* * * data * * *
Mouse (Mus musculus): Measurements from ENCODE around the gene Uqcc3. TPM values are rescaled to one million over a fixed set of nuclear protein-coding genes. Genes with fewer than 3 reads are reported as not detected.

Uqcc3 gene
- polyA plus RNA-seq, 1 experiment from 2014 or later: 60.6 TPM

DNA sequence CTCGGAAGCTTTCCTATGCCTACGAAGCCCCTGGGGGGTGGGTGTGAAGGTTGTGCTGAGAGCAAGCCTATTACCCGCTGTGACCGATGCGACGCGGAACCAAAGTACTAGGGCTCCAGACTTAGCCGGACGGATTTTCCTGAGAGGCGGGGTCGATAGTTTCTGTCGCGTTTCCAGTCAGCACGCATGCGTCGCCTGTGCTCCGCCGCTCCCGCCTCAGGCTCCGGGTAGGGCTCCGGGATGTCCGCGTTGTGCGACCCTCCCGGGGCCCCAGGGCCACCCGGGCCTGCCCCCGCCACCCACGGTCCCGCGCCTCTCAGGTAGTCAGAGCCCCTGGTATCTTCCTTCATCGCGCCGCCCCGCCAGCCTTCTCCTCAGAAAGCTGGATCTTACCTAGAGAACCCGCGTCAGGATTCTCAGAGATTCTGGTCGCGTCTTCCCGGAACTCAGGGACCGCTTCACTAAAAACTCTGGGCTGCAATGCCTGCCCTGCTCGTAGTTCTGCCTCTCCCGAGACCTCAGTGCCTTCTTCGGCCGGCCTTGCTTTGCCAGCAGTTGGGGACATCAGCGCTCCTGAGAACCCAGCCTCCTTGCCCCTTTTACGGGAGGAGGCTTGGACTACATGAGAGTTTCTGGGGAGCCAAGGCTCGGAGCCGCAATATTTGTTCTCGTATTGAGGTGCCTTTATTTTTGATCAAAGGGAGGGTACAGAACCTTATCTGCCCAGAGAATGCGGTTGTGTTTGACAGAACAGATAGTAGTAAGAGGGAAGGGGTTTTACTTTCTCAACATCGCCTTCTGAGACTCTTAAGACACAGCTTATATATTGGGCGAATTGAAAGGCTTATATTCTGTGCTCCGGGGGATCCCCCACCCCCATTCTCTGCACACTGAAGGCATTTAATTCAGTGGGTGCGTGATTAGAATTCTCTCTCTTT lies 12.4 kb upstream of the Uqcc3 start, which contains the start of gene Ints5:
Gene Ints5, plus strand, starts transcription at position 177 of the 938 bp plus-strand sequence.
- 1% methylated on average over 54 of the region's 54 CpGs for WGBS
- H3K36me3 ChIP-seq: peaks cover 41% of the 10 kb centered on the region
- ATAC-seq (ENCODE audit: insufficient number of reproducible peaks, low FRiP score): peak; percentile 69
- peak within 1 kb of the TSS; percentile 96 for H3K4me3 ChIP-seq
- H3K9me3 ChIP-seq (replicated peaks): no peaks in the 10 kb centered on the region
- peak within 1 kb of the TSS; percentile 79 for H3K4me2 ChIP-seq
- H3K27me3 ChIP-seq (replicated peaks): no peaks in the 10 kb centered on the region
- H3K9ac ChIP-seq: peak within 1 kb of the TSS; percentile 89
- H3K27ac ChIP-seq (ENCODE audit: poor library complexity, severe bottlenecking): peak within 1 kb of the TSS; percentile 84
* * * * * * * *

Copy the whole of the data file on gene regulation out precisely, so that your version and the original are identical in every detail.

Mouse (Mus musculus): Measurements from ENCODE around the gene Uqcc3. TPM values are rescaled to one million over a fixed set of nuclear protein-coding genes. Genes with fewer than 3 reads are reported as not detected.

Uqcc3 gene
- polyA plus RNA-seq, 1 experiment from 2014 or later: 60.6 TPM

DNA sequence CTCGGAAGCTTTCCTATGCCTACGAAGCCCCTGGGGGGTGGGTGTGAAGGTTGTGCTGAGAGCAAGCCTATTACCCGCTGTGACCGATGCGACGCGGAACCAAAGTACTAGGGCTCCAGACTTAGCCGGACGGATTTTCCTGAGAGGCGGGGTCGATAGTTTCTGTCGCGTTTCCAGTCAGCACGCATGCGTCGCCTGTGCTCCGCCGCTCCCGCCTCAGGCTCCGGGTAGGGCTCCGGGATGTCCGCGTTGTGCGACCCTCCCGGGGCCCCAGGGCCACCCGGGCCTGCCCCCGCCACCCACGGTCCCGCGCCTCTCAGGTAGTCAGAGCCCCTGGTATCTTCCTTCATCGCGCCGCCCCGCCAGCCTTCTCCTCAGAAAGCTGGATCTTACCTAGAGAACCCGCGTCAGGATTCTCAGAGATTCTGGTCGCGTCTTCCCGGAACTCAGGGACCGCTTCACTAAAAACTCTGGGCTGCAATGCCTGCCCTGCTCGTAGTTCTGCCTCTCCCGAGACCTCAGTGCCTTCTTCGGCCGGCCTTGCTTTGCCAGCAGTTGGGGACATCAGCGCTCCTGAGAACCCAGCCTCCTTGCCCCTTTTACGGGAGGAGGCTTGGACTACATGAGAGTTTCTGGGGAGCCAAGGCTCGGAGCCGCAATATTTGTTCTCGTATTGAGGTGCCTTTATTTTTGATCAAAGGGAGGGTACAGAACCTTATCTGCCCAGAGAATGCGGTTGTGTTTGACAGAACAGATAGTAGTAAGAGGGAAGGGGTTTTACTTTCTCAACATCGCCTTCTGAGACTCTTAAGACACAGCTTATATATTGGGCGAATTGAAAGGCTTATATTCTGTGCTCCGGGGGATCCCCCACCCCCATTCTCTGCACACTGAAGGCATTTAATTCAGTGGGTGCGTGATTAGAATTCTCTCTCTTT lies 12.4 kb upstream of the Uqcc3 start, which contains the start of gene Ints5:
Gene Ints5, plus strand, starts transcription at position 177 of the 938 bp plus-strand sequence.
- 1% methylated on average over 54 of the region's 54 CpGs for WGBS
- H3K36me3 ChIP-seq: peaks cover 41% of the 10 kb centered on the region
- ATAC-seq (ENCODE audit: insufficient number of reproducible peaks, low FRiP score): peak; percentile 69
- peak within 1 kb of the TSS; percentile 96 for H3K4me3 ChIP-seq
- H3K9me3 ChIP-seq (replicated peaks): no peaks in the 10 kb centered on the region
- peak within 1 kb of the TSS; percentile 79 for H3K4me2 ChIP-seq
- H3K27me3 ChIP-seq (replicated peaks): no peaks in the 10 kb centered on the region
- H3K9ac ChIP-seq: peak within 1 kb of the TSS; percentile 89
- H3K27ac ChIP-seq (ENCODE audit: poor library complexity, severe bottlenecking): peak within 1 kb of the TSS; percentile 84